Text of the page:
A growth trend is continuing in the critical illness insurance market after some challenging years. Permanent products saw an increase of 25 per cent in premiums and 21 per cent in the number of policies in the fourth quarter of 2016, compared to the same period one year prior, says the latest report by LIMRA on critical illness insurance sales in Canada.
The popularity of critical illness (CI) insurance is undeniable. Starting from nothing in the late 90s, premiums are slowly nearing $1 billion. In-force premiums reached $880 million at the end of 2016, up by 8% from the year before. The number of policies reached 810,974, an increase of 9% over the year before.
In 2016, total CI insurance sales, in terms of annualized premiums, grew by 9% over 2015 to reach $130.7 million. The total number of policies sold went up 8% to reach 123,631.
Growth was seen across all three different product categories. The permanent CI sales category grew 15% in 2016 to reach $42.6 million in annualized premiums. A total of 21,533 permanent CI policies were sold, for an increase of 12%.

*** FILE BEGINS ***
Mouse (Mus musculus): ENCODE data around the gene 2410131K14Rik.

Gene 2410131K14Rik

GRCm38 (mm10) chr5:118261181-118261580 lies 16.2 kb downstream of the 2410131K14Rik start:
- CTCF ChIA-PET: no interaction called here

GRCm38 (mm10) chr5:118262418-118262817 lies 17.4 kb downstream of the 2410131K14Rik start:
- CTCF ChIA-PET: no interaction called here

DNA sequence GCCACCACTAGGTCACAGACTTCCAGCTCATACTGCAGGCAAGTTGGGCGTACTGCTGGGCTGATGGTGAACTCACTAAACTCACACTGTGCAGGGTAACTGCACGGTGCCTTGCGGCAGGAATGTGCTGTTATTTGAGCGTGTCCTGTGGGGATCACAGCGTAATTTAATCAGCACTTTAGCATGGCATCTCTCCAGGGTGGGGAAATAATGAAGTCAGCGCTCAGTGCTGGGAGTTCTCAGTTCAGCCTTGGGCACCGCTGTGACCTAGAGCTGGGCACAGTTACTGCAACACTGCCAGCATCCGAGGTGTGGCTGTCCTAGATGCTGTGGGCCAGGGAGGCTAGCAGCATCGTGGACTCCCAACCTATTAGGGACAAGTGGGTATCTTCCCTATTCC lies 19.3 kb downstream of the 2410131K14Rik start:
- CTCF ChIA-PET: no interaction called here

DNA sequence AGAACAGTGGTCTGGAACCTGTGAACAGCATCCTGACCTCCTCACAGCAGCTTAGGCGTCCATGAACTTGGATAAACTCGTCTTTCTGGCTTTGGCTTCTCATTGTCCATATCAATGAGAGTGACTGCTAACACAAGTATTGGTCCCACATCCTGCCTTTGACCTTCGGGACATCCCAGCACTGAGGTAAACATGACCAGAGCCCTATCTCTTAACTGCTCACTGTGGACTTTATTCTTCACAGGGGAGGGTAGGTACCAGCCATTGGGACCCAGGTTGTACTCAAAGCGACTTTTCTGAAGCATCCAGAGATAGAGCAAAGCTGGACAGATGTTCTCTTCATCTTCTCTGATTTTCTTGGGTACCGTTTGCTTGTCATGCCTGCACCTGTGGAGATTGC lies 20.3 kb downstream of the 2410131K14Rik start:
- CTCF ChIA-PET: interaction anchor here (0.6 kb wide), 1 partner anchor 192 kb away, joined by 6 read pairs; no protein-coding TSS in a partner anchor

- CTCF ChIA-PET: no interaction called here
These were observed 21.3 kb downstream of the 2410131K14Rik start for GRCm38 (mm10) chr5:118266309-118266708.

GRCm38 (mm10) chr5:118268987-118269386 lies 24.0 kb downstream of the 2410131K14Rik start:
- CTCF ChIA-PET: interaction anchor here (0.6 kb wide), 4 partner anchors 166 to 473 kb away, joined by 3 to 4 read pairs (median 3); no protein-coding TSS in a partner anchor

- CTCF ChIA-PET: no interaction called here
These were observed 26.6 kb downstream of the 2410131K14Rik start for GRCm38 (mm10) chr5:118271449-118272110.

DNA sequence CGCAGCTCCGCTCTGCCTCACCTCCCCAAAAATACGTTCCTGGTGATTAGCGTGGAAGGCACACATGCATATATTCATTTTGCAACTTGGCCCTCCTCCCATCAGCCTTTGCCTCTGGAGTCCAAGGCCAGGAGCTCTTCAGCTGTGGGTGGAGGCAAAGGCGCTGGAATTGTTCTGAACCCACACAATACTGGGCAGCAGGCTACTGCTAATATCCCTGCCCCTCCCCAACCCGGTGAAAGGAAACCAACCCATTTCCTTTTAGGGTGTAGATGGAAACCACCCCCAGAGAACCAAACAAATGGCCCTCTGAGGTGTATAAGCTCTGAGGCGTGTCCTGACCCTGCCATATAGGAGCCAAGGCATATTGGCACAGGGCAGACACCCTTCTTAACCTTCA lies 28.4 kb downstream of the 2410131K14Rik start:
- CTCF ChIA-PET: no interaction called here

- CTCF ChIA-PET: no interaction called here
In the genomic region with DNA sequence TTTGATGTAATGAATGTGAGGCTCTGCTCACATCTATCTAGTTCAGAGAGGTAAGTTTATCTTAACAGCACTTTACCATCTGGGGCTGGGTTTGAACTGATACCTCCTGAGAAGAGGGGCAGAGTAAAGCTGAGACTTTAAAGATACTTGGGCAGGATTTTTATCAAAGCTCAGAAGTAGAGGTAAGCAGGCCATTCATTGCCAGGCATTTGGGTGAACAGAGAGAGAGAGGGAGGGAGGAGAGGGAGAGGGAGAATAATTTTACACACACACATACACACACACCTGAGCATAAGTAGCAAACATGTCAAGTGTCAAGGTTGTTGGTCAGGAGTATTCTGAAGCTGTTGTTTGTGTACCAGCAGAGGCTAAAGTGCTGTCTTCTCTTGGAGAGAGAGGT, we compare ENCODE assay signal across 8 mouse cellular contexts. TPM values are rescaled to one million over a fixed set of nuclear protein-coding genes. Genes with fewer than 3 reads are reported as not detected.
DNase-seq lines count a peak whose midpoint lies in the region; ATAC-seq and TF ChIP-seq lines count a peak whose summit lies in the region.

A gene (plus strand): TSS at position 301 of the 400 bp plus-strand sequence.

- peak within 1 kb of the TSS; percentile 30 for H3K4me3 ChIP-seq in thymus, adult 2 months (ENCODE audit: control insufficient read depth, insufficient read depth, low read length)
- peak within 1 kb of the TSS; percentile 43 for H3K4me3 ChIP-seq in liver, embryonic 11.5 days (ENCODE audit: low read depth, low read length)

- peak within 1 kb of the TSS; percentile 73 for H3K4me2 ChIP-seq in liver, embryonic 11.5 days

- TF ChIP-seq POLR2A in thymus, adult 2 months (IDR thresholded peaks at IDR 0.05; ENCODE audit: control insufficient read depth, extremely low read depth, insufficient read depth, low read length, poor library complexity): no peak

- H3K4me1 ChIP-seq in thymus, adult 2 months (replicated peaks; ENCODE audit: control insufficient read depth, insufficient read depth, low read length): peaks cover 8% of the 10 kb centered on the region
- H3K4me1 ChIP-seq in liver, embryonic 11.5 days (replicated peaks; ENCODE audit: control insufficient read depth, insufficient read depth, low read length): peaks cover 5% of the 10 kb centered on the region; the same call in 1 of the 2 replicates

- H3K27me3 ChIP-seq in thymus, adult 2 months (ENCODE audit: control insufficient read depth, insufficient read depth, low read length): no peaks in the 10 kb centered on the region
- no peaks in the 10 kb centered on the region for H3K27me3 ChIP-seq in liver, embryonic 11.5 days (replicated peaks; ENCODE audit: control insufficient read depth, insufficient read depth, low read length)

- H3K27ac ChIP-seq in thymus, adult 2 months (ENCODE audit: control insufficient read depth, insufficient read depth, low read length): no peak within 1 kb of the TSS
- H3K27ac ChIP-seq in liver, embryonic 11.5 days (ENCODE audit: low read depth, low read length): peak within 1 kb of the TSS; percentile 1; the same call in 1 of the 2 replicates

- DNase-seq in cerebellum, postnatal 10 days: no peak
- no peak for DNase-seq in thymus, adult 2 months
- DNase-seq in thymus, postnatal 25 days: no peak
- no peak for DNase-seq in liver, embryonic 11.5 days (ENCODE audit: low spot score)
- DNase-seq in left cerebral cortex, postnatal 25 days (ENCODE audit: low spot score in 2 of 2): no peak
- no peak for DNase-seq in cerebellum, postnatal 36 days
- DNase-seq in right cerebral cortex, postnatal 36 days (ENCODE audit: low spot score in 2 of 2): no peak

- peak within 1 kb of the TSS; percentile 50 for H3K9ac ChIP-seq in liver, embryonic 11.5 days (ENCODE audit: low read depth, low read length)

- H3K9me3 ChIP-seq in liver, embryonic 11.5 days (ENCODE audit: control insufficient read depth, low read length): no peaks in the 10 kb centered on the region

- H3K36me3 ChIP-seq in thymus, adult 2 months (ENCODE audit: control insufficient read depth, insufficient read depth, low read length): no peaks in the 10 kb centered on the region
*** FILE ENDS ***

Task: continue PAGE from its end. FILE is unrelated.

Limited Period Level (LPL) products continue to be the most popular, with annualized premiums reaching $62 million in 2016. It is also the CI product category with the largest share of in force premiums at $401 million as of Dec. 31, 2017.
The renewable product category had the highest number of policy sales, reaching 53,336.
“Critical illness sales in 2016 fully recovered from declines in 2013 and 2014,” says LIMRA analyst Matthew Rubino. “Nine of 15 carriers reported premium increases over 2015, resulting in a 9 per cent increase in premium following an 8 per cent increase in 2015.”
59% of CI sales were made through the independent distribution channel in 2016, in terms of annualized new premium. This channel saw its sales increase by 10% relative to 2015.
“Permanent products were the strongest growing section of both affiliated and independent channels throughout 2016, with 9 per cent and 19 per cent growth respectively over the previous year,” Rubino says.